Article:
Sheffield Wednesday FC served with 'winding-up' petition
Fri 23rd Jul 2010 | Football Club Administration
The BBC has reported that Sheffield Wednesday Football Club have been served a winding up order by HM Revenue and Customs over an unpaid tax bill.
The action by HMRC relates to an outstanding PAYE balance which amounts to £550,000 but the club remains confident that it can settle the outstanding debt before theyl appear at the High Court on 11 August.
A club spokesman said: "We have been involved in dialogue with HMRC for a number of weeks. As such, we are disappointed by their decision."
He added: "Sheffield Wednesday would like to inform supporters their club is not about to be wound up.
"We understand that HMRC is taking a tougher line in general with football clubs, but feel their actions are disproportionate and will raise unnecessary speculation as to the financial situation of the club.
"We can inform supporters that the club, working in partnership with the Co-operative bank and their advisors, will seek to settle this matter as soon as practical."
The Co-operative bank has also issued a statement: "It is disappointing to note that HMRC has presented a winding up order in respect to Sheffield Wednesday Football Club.
"The Co-operative bank has been working extremely hard for some time with representatives of the football club and investors to explore ways to ensure its future stability.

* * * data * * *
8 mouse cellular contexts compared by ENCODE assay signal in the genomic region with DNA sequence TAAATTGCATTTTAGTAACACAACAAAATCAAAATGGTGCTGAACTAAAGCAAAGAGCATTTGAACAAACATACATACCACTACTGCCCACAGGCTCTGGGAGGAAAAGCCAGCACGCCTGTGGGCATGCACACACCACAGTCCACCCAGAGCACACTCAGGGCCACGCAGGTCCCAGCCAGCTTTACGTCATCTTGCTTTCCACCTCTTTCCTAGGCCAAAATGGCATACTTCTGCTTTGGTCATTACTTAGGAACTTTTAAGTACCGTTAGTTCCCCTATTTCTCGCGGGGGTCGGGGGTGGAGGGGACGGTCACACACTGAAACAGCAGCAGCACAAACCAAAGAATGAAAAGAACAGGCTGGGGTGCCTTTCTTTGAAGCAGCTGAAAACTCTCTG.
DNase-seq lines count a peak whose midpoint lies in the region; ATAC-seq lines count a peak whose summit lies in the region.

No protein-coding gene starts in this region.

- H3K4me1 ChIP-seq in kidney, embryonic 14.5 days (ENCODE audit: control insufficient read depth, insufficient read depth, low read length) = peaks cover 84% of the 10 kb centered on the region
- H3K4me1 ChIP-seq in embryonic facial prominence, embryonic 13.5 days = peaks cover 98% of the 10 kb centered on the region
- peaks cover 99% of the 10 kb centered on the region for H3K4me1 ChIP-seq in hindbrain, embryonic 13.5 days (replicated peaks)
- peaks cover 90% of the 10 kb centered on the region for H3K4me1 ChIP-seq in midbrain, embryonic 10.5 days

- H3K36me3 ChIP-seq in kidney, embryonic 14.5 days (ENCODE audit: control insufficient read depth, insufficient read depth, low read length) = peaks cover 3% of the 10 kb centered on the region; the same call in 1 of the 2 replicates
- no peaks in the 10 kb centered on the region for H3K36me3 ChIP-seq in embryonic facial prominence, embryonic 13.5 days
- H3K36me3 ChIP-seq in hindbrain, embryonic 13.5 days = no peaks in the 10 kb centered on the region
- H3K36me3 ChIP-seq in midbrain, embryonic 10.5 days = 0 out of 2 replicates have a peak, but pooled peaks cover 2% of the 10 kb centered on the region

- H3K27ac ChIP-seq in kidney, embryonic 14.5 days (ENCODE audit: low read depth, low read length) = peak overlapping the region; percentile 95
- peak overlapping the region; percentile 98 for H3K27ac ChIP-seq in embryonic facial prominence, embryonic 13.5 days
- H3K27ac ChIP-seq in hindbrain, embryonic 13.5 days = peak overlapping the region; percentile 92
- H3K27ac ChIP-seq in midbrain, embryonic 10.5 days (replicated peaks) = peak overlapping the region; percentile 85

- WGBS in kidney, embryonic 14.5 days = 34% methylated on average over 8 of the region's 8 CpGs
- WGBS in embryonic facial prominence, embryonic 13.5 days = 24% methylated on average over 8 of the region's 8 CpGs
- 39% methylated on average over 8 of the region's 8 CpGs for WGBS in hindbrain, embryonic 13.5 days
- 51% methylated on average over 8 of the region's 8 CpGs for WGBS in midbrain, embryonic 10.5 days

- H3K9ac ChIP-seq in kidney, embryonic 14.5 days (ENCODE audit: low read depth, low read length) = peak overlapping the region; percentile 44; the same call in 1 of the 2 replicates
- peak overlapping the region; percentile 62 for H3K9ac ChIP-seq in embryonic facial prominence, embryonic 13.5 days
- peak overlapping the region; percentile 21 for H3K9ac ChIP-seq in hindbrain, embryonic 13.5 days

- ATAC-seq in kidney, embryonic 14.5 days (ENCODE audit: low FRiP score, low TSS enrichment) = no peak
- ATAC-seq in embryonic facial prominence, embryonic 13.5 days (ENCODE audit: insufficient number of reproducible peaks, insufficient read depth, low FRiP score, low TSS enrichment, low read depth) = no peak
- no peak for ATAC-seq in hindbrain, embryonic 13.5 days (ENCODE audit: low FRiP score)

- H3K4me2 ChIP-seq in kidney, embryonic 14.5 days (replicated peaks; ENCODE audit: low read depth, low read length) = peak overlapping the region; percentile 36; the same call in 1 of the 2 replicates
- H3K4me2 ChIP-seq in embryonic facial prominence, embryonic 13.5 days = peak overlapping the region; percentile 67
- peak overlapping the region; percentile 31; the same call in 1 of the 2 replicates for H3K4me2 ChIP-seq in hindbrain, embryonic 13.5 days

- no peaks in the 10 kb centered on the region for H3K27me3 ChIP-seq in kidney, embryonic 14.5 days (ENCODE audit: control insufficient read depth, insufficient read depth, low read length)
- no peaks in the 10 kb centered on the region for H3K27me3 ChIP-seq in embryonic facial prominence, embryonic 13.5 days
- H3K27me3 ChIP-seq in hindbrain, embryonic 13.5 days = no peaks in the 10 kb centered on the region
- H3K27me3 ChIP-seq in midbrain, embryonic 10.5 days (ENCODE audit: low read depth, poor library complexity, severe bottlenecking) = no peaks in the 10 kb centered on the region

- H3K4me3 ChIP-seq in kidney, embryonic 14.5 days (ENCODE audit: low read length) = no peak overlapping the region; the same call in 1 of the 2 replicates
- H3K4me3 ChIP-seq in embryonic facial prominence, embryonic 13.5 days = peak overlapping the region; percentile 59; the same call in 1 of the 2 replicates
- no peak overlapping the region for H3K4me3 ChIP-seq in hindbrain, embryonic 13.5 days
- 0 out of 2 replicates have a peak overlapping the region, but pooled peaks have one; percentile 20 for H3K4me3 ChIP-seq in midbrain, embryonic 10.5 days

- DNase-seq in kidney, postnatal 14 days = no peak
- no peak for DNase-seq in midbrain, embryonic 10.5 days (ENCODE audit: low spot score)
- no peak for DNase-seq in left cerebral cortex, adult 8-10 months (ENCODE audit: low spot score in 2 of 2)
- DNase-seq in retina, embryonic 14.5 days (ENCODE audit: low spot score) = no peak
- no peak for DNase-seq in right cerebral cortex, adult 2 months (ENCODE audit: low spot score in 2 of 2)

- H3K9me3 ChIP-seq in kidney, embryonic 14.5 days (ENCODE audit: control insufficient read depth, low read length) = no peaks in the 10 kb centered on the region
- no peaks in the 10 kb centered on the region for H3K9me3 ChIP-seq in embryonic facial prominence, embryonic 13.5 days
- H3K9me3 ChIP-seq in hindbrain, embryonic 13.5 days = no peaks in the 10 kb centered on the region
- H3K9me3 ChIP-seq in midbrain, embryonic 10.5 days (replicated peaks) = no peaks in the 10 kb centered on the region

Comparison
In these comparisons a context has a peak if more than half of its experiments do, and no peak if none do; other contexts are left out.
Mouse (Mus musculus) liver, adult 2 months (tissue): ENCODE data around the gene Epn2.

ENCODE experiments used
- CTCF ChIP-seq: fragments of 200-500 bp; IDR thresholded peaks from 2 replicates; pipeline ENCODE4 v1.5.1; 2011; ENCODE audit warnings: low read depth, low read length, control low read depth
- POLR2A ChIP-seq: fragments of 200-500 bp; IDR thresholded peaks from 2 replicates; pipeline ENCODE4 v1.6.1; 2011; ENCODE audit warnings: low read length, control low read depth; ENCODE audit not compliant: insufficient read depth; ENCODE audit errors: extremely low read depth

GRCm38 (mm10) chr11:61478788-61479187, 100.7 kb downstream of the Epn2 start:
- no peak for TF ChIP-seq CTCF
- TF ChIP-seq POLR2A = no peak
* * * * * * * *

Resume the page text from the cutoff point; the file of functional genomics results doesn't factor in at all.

"At present we are continuing to enter in to dialogue with our advisers, Sheffield Wednesday Football Club and potential investors to explore solutions which will allow the club to operate on a sound and secure financial footing for the future."
F.C. Business Editor, Ryan McKnight added “Today’s news will only help to compound HMRC’s current action against the ‘football creditors ruling’. One might even suggest that HMRC will begin to be more aggressive towards clubs in order to build up a stronger case for a change to the ruling. This, of course, does not justify a club not paying its taxes. The weight of expectation continues to manipulate clubs into not realizing their business responsibilities. Until clubs start to do that (which is unlikely) or regulation comes into effect forcing them to do that, I can see very little other than the status quo remaining.”
The Owls, who were relegated to League One last season, were involved in takeover talks in January with Chicago-based investment company Club 9 Sports, but no agreement between the two parties was made.
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